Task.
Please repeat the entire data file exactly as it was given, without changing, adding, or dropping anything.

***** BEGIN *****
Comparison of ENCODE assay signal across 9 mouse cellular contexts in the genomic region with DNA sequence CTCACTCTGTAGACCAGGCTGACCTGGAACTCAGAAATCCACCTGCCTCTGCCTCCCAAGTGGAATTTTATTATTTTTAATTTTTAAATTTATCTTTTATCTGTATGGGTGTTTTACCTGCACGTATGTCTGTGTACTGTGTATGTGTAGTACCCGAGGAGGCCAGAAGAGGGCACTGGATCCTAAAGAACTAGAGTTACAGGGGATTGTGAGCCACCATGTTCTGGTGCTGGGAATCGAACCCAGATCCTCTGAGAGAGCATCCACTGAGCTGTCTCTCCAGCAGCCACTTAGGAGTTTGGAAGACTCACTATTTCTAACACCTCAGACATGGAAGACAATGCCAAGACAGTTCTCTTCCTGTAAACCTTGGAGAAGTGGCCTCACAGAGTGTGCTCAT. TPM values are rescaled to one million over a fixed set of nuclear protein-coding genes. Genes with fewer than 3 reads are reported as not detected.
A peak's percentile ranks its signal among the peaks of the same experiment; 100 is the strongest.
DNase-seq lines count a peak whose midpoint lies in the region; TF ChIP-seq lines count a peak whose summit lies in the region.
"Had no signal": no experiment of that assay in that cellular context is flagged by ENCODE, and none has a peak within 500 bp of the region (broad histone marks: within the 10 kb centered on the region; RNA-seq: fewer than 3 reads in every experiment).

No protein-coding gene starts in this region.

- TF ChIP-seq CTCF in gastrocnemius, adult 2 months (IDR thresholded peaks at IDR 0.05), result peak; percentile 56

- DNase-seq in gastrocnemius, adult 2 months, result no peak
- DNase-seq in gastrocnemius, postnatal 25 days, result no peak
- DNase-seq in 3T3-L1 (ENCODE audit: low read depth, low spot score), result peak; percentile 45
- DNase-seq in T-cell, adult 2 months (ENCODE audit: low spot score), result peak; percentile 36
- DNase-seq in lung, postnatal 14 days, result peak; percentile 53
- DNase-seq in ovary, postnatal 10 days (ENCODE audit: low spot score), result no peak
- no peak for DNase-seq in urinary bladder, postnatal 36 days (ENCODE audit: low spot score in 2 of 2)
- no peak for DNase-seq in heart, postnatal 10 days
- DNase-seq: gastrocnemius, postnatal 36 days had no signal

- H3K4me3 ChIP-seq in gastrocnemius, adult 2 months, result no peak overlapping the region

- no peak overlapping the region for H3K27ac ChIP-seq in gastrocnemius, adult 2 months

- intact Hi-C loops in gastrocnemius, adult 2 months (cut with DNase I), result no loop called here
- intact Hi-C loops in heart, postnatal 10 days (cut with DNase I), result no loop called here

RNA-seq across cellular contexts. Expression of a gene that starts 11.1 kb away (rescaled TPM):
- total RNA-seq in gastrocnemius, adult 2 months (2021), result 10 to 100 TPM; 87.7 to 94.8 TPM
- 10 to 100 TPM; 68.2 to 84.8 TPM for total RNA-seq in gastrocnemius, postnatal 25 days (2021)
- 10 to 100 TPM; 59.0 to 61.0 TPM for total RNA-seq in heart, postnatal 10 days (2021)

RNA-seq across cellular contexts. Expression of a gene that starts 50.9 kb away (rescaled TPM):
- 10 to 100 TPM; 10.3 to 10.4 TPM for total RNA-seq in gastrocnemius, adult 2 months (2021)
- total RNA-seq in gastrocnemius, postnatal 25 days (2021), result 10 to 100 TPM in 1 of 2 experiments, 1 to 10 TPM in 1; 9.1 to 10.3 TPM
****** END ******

Comparison of ENCODE assay signal across 9 mouse cellular contexts in the genomic region with DNA sequence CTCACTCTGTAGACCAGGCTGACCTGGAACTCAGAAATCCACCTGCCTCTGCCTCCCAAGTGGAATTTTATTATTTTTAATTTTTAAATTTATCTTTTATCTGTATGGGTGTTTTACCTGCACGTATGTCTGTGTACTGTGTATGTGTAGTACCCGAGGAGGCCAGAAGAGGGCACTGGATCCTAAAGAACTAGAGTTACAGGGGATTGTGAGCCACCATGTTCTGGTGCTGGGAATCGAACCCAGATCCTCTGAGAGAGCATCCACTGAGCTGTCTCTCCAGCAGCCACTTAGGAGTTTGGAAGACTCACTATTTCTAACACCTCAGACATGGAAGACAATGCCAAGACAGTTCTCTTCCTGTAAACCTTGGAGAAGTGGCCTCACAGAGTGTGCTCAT. TPM values are rescaled to one million over a fixed set of nuclear protein-coding genes. Genes with fewer than 3 reads are reported as not detected.
A peak's percentile ranks its signal among the peaks of the same experiment; 100 is the strongest.
DNase-seq lines count a peak whose midpoint lies in the region; TF ChIP-seq lines count a peak whose summit lies in the region.
"Had no signal": no experiment of that assay in that cellular context is flagged by ENCODE, and none has a peak within 500 bp of the region (broad histone marks: within the 10 kb centered on the region; RNA-seq: fewer than 3 reads in every experiment).

No protein-coding gene starts in this region.

- TF ChIP-seq CTCF in gastrocnemius, adult 2 months (IDR thresholded peaks at IDR 0.05), result peak; percentile 56

- DNase-seq in gastrocnemius, adult 2 months, result no peak
- DNase-seq in gastrocnemius, postnatal 25 days, result no peak
- DNase-seq in 3T3-L1 (ENCODE audit: low read depth, low spot score), result peak; percentile 45
- DNase-seq in T-cell, adult 2 months (ENCODE audit: low spot score), result peak; percentile 36
- DNase-seq in lung, postnatal 14 days, result peak; percentile 53
- DNase-seq in ovary, postnatal 10 days (ENCODE audit: low spot score), result no peak
- no peak for DNase-seq in urinary bladder, postnatal 36 days (ENCODE audit: low spot score in 2 of 2)
- no peak for DNase-seq in heart, postnatal 10 days
- DNase-seq: gastrocnemius, postnatal 36 days had no signal

- H3K4me3 ChIP-seq in gastrocnemius, adult 2 months, result no peak overlapping the region

- no peak overlapping the region for H3K27ac ChIP-seq in gastrocnemius, adult 2 months

- intact Hi-C loops in gastrocnemius, adult 2 months (cut with DNase I), result no loop called here
- intact Hi-C loops in heart, postnatal 10 days (cut with DNase I), result no loop called here

RNA-seq across cellular contexts. Expression of a gene that starts 11.1 kb away (rescaled TPM):
- total RNA-seq in gastrocnemius, adult 2 months (2021), result 10 to 100 TPM; 87.7 to 94.8 TPM
- 10 to 100 TPM; 68.2 to 84.8 TPM for total RNA-seq in gastrocnemius, postnatal 25 days (2021)
- 10 to 100 TPM; 59.0 to 61.0 TPM for total RNA-seq in heart, postnatal 10 days (2021)

RNA-seq across cellular contexts. Expression of a gene that starts 50.9 kb away (rescaled TPM):
- 10 to 100 TPM; 10.3 to 10.4 TPM for total RNA-seq in gastrocnemius, adult 2 months (2021)
- total RNA-seq in gastrocnemius, postnatal 25 days (2021), result 10 to 100 TPM in 1 of 2 experiments, 1 to 10 TPM in 1; 9.1 to 10.3 TPM